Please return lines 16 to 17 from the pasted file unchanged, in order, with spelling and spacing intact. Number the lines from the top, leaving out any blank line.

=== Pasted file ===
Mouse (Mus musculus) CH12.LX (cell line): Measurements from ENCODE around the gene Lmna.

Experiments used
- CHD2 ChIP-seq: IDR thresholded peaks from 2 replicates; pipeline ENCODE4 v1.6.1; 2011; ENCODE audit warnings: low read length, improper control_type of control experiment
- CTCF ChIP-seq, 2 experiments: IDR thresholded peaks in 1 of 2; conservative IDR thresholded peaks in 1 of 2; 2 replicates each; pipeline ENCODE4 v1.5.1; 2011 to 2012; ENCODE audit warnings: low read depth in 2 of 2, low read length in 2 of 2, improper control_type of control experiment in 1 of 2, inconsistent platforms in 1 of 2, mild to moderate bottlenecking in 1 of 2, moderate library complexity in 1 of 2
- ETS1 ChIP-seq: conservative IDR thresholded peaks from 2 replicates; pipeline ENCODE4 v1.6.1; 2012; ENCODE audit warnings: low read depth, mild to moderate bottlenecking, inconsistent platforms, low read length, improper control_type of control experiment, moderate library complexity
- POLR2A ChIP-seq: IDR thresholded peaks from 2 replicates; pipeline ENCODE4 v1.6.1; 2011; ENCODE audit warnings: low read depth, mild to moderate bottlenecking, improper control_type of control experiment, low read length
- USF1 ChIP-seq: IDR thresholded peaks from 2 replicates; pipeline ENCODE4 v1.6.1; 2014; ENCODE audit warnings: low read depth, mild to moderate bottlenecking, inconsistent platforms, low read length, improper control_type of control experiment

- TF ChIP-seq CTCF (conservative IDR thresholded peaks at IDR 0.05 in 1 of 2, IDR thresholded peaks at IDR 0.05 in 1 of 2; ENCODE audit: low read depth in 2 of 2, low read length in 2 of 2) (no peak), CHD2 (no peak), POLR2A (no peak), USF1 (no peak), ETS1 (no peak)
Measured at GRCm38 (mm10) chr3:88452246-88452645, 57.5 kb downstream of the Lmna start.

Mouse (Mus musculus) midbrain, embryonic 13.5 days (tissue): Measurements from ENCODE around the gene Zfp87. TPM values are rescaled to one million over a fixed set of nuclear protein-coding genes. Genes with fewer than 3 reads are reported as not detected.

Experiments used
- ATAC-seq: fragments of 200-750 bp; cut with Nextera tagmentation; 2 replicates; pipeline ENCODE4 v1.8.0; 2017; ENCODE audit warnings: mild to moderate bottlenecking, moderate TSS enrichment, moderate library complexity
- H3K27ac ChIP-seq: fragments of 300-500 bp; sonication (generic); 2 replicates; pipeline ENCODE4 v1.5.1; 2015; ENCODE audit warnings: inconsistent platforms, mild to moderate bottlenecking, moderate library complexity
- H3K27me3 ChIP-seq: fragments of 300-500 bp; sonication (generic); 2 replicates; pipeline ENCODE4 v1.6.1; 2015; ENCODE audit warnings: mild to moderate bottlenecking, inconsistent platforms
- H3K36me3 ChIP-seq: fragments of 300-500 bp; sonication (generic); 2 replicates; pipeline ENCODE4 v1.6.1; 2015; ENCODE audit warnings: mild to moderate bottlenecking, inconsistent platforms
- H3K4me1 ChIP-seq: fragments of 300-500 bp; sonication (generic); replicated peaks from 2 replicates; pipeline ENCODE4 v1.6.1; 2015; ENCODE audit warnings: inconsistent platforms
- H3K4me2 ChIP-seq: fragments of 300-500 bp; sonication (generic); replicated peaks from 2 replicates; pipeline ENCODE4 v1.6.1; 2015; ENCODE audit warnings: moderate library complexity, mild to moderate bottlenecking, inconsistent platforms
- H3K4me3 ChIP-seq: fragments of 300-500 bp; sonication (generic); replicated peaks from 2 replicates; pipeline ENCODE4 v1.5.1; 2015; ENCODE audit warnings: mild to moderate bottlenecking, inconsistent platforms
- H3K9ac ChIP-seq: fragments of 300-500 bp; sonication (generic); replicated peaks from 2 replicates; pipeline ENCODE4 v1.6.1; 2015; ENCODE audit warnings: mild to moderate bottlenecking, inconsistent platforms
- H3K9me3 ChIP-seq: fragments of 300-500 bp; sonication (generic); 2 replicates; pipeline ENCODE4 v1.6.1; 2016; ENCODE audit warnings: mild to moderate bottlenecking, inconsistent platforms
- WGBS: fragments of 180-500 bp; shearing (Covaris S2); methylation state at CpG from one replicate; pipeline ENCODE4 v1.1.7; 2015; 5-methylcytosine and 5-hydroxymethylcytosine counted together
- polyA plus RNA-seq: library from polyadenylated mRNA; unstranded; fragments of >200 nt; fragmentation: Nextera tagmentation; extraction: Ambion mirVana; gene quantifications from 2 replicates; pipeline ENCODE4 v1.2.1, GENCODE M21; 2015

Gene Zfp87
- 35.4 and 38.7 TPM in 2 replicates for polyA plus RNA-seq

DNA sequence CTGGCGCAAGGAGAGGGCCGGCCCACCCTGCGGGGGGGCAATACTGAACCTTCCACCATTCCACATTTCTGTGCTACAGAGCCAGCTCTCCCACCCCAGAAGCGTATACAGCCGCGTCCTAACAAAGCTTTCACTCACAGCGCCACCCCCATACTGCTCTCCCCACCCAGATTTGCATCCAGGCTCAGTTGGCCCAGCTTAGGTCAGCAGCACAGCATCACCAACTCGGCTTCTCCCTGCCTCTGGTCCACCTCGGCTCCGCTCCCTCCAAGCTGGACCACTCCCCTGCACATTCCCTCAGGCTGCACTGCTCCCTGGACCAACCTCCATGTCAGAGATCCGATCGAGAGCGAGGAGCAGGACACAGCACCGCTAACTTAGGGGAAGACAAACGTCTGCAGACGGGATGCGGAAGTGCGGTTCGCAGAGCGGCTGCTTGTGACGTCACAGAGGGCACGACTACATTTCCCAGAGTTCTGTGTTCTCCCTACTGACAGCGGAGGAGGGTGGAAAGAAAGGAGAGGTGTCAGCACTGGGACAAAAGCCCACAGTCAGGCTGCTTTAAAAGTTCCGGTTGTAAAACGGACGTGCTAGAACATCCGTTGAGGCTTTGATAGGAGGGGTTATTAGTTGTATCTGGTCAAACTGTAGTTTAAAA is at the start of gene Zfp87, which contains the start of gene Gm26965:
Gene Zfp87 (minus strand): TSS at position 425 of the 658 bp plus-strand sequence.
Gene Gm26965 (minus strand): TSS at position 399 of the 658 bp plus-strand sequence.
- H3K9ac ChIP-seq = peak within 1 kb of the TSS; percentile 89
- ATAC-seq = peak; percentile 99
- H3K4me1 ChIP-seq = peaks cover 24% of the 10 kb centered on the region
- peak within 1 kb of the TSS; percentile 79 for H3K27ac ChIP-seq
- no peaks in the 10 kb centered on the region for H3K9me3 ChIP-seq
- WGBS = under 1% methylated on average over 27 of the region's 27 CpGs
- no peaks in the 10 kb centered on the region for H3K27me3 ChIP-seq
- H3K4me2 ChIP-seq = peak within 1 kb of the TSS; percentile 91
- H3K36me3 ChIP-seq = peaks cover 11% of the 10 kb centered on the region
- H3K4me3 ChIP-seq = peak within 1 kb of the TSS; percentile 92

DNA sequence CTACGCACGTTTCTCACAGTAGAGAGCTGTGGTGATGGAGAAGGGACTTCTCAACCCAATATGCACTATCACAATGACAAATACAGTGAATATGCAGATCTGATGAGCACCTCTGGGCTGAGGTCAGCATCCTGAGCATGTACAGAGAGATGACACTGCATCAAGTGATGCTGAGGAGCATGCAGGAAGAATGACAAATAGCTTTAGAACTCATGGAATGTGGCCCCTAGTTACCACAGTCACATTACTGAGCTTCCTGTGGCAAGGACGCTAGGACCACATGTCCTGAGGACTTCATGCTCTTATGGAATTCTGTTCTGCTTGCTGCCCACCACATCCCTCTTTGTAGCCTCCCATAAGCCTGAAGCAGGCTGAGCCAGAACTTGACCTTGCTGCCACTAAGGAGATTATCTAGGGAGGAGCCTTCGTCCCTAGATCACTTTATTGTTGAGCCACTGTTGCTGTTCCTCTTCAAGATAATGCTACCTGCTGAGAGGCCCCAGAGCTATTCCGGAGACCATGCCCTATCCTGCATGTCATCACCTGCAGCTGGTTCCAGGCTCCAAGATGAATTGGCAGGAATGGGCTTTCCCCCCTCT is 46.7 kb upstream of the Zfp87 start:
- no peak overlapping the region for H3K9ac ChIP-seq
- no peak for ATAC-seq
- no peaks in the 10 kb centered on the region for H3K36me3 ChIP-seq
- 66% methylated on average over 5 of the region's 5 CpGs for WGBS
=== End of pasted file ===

- H3K4me1 ChIP-seq: fragments of 300-500 bp; sonication (generic); replicated peaks from 2 replicates; pipeline ENCODE4 v1.6.1; 2015; ENCODE audit warnings: inconsistent platforms
- H3K4me2 ChIP-seq: fragments of 300-500 bp; sonication (generic); replicated peaks from 2 replicates; pipeline ENCODE4 v1.6.1; 2015; ENCODE audit warnings: moderate library complexity, mild to moderate bottlenecking, inconsistent platforms